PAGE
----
Too Long; Didn't Read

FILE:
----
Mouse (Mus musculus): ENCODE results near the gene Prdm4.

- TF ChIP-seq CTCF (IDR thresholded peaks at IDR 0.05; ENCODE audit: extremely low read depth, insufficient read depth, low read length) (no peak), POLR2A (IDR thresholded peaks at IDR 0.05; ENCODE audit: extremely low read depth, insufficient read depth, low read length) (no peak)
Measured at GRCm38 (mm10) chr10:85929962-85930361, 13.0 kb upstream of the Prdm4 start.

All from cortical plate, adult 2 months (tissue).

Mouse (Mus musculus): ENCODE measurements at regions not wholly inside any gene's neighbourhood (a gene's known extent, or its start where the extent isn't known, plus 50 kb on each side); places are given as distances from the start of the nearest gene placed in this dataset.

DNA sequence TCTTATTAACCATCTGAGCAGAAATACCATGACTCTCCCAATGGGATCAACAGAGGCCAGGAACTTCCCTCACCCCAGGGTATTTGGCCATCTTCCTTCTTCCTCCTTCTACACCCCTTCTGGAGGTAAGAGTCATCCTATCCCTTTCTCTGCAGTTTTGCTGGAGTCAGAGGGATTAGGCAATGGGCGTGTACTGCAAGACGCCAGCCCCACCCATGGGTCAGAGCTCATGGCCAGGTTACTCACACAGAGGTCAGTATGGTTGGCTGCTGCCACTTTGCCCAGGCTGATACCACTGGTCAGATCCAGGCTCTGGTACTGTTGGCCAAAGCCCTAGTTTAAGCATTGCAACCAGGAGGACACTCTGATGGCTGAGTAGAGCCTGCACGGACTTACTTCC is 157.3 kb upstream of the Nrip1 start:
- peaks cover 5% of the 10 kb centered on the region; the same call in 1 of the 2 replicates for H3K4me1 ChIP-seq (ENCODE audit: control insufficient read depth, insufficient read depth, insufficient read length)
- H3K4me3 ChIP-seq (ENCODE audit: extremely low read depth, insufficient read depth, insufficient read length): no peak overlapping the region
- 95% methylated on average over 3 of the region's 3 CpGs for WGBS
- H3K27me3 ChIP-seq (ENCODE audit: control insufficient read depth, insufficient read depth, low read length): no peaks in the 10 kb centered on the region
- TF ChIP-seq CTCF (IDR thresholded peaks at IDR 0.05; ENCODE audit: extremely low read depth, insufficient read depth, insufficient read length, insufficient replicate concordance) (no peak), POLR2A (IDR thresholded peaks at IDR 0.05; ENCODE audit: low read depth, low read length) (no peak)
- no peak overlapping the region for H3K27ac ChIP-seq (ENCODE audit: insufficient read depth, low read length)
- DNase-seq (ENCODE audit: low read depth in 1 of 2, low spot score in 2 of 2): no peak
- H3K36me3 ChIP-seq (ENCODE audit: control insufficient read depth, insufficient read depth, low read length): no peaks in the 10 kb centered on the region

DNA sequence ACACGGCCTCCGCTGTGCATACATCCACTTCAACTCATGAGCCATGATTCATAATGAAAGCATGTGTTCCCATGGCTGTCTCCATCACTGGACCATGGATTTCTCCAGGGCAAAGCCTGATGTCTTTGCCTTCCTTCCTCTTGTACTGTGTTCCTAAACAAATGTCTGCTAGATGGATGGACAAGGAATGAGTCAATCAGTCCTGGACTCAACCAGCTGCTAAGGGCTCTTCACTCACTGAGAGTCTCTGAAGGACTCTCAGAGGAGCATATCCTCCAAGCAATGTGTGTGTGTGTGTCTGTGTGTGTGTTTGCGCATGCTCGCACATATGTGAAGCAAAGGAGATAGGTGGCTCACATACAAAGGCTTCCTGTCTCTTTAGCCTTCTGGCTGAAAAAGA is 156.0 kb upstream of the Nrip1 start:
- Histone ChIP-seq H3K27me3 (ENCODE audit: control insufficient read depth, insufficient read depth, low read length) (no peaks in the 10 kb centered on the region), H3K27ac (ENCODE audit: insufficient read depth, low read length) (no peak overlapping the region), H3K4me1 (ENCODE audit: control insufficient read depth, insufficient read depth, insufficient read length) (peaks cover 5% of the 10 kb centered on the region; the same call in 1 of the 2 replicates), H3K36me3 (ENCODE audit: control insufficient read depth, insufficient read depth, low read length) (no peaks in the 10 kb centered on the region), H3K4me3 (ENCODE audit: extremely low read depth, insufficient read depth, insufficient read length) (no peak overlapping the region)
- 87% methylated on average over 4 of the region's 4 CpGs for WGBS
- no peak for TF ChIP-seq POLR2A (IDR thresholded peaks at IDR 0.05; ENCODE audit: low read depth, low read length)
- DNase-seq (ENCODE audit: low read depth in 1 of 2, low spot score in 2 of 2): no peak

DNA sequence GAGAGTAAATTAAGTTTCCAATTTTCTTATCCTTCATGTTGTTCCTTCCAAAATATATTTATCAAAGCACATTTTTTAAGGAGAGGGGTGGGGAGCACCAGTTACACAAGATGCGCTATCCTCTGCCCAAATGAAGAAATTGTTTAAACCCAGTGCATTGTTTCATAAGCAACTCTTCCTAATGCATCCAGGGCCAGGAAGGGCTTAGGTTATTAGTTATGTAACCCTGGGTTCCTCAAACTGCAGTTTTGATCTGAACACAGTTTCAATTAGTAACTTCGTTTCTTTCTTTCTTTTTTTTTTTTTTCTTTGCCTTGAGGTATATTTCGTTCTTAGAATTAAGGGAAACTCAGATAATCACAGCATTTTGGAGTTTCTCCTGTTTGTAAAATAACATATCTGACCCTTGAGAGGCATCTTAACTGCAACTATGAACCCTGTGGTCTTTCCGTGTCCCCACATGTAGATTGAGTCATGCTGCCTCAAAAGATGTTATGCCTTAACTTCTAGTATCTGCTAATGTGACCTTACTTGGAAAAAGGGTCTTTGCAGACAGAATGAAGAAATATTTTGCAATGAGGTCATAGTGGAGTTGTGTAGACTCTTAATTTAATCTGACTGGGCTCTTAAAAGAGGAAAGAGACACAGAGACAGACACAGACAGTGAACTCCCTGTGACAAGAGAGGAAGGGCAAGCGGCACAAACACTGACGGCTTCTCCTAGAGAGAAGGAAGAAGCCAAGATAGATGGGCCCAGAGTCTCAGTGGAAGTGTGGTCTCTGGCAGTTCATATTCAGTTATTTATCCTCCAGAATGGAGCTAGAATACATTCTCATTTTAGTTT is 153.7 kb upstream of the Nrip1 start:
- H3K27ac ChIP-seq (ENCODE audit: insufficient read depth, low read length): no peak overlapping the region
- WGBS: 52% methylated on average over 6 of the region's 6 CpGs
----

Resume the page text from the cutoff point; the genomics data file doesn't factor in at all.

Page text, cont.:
Mr. Grey and wife were duly carried away from Matching Priory by post horses, and did their honeymoon, we may be quite sure, with much satisfaction. When Alice was first asked where she would go, she simply suggested that it should not be to Switzerland. They did, in truth, go by slow stages to Italy, to Venice, Florence, and on to Rome; but such had not been their intention when they first started on their journey. At that time Mr. Grey believed that he would be wanted again in England, down at Silverbridge in Barsetshire, very shortly. But before he had married a week he learned that all that was to be postponed. The cup of fruition had not yet reached Mr. Palliser's lips. "There will be no vacancy either in the county or in the borough till Parliament meets." That had been the message sent by Mr. Palliser to Mr. Grey. Lady Glencora's message to Alice had been rather more full, having occupied three pages of note paper, the last of which had been crossed, but I do not know that it was more explicit. She had abused Lord Brock, had abused Mr. Finespun, and had abused all public things and institutions, because the arrangements as now proposed would be very comfortable to Alice, but would not, as she was pleased to think, be very comfortable to herself. "You can go to Rome and see everything and enjoy yourself, which I was not allowed to do; and all this noise and bother, and crowd of electioneering, will take place down in Barsetshire just when I am in the middle of all my trouble." There were many very long letters came from Lady Glencora to Rome during the winter,—letters which Alice enjoyed thoroughly, but which she could not but regard as being very indiscreet. The Duke was at the Castle during the Christmas week, and the descriptions of the Duke and of his solicitude as to his heir were very comic. "He comes and bends over me on the sofa in the most stupendous way, as though a woman to be the mother of his heir must be a miracle in nature. He is quite awful when he says a word or two, and more awful in his silence. The devil prompted me the other day, and I said I hoped it would be a girl. There was a look came over his face which nearly frightened me. If it should be, I believe he will turn me out of the house; but how can I help it? I wish you were going to have a baby at the same time. Then, if yours was a boy and mine a girl, we'd make a change." This was very indiscreet. Lady Glencora would write indiscreet letters like this, which Alice could not show to her husband. It was a thousand pities.